Investors address pharmaceutical market failure on eve of World TB Day

New York – Institutional investors today sounded the alarm about the economic and public health impact of tuberculosis (TB). Institutions with substantial holdings in companies exposed to Southeast Asia, Russia and central Asia, and sub-Saharan Africa are increasingly concerned about the world’s failure to bring TB under control.

Shareholder advocates connected to the Interfaith Center on Corporate Responsibility (ICCR) have been addressing HIV/AIDS, TB, and Malaria with over thirty companies for five years. Lauren Compere, a social analyst with Boston Common Asset Management and the Chair of the HIV/AIDS Caucus at ICCR, said:

“One third of TB cases globally occur in Southeast Asia, where the companies in our portfolio are rapidly adding capacity and expanding supply chains. I see both a moral and financial imperative for both pharmaceutical and non-pharmaceutical companies to engage more strongly in efforts to stop TB.”

TB is caused by the TB bacilli, which infect up to one third of the world’s population but cause active TB in only 5-10% of those infected. People living with HIV and others with depressed immune systems are particularly at risk for developing TB, and TB is the leading cause of death among those who are HIV-positive. TB is treated with a range of antibiotics which were developed over thirty-five years ago, and no new class of TB drug has been developed in three decades. It takes six months of continuous treatment to cure TB. Failure to adhere to treatment, shortages of drugs, and lack of proper diagnostic and treatment options can create strains of TB resistant to the current first-line drugs.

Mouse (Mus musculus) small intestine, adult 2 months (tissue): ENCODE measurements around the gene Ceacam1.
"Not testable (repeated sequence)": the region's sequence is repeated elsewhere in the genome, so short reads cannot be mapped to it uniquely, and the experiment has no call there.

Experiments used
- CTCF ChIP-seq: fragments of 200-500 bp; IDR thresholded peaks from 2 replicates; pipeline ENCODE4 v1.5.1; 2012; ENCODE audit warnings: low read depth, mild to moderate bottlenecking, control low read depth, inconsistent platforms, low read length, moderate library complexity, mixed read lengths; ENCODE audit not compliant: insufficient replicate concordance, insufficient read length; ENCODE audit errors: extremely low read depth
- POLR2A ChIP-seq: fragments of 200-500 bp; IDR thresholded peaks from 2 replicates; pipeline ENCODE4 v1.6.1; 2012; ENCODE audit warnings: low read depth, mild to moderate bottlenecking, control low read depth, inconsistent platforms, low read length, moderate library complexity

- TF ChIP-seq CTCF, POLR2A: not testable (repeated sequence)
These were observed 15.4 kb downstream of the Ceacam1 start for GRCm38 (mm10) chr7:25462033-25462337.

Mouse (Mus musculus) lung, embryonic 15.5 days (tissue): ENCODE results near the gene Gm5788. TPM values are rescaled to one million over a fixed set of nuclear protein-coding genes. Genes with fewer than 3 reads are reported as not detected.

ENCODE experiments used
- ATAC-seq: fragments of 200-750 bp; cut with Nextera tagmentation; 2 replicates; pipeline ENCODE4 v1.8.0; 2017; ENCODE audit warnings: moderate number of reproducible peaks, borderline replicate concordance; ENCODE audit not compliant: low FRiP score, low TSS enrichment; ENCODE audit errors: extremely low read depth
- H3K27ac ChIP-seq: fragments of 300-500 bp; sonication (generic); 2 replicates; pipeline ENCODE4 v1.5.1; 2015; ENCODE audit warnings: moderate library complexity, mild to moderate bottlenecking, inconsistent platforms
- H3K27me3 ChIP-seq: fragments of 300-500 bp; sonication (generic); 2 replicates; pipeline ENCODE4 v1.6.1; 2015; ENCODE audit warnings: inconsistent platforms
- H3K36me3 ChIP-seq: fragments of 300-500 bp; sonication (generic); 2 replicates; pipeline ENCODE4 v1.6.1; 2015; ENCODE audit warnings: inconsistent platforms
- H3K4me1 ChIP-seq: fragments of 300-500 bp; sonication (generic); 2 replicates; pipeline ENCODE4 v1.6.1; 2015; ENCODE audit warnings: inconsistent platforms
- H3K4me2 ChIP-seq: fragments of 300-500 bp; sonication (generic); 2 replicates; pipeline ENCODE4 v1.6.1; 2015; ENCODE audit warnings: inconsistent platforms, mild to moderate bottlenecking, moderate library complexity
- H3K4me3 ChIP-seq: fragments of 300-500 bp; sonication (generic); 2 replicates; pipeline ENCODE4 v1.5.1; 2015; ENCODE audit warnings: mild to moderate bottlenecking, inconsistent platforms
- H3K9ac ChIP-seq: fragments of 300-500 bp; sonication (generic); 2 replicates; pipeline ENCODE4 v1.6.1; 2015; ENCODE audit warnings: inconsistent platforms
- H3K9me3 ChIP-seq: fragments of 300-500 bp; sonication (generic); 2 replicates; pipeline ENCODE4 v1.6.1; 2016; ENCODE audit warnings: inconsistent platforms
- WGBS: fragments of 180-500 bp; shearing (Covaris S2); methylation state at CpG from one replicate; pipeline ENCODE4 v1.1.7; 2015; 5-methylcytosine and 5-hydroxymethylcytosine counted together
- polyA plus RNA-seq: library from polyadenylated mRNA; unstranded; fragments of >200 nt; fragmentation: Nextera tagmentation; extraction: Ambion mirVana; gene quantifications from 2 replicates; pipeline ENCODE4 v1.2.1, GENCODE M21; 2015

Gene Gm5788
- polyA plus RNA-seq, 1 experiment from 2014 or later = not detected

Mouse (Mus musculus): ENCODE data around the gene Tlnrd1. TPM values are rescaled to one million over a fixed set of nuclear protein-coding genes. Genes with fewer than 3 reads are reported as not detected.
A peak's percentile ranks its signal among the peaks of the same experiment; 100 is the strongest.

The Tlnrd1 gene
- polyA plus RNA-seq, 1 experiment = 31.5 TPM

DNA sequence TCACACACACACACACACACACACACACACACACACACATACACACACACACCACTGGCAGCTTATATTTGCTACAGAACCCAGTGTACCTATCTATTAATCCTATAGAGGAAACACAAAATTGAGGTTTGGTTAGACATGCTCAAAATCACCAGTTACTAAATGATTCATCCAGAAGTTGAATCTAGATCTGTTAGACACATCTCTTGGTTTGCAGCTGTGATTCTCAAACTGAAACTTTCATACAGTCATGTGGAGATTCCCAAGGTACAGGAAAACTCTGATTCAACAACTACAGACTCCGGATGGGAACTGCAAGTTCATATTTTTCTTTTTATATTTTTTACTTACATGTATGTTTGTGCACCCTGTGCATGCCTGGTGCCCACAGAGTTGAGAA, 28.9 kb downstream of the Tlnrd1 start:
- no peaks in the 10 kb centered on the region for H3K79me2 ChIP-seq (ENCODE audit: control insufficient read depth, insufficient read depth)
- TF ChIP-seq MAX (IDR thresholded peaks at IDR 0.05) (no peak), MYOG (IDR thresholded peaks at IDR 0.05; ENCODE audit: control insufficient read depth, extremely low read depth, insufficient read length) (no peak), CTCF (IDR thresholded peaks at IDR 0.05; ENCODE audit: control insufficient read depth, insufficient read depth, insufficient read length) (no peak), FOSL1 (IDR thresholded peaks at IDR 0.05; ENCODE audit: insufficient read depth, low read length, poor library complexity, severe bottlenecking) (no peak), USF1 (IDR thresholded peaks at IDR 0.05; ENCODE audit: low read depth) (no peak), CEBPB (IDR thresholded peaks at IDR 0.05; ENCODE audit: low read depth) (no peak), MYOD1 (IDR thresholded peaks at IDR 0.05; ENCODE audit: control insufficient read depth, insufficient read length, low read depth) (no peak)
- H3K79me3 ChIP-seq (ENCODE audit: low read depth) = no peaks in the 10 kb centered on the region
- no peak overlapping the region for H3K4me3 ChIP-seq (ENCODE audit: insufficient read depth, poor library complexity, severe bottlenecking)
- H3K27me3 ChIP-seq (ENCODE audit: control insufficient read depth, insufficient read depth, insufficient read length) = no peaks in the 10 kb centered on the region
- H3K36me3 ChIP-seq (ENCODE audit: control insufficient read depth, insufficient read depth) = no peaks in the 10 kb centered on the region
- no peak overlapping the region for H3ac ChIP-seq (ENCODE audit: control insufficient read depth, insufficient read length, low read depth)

Rev. Seamus Finn of the Missionary Oblates of Mary Immaculate said, “TB is highly contagious – it is spread just like the common cold. Today the world faces not only nine million new TB cases annually, but also the emergence of drug-resistant TB. Our faith teaches us all people are one family, and the examples of SARS and Avian Flu should reinforce this lesson. In today’s globalized world, we can not afford to ignore the health problems of the poor. The cost of doing so is too high, both ethically and financially. We call on pharmaceutical firms to accelerate efforts to create new TB drugs and diagnostics, and on all companies to add their voices and resources to those working to stop this disease.”

Daniel Rosan, Program Director for Public Health at ICCR, said, “ICCR members have been encouraging pharmaceutical companies to step up their contribution to the fight against TB, and we applaud those very few – such as Eli Lilly – which have done so. But other industries must also respond. The oil, gas, and timber industries are heavily exposed to Russia and Central Asia where drug-resistant TB is a major public health threat. Business process outsourcing and textile production are growing in Southeast Asia, which has one third of all global TB cases. And mining companies in sub-Saharan Africa are facing the challenge of TB and HIV co-infection. Investor concern about infectious disease and the HIV-TB-Malaria pandemics is growing. We call on corporate management to respond.”

The ICCR HIV/AIDS Caucus represents a broad cross section of institutional investors. Roman Catholic religious orders, Protestant denominations, faith-based pension funds, and major health care providers are joining mutual funds, professional money managers, and organized labor in the effort. ICCR members boast a combined $110 billion in assets under investment. Many of the organizations have staff on the ground in developing countries fighting the HIV/AIDS Pandemic.


ICCR is a thirty-five-year-old international coalition of 275 faith-based institutional investors including denominations, religious communities, pension funds, healthcare corporations, foundations and dioceses with combined portfolios worth an estimated $110 billion. ICCR members utilize religious investments and other resources to change unjust or harmful corporate policies, working for peace, economic justice and stewardship of the Earth.

ICCR members are currently engaging 31 companies on their response to the HIV/AIDS-TB-Malaria pandemics. More information is available at

Published On: March 23, 2006Categories: From the Commons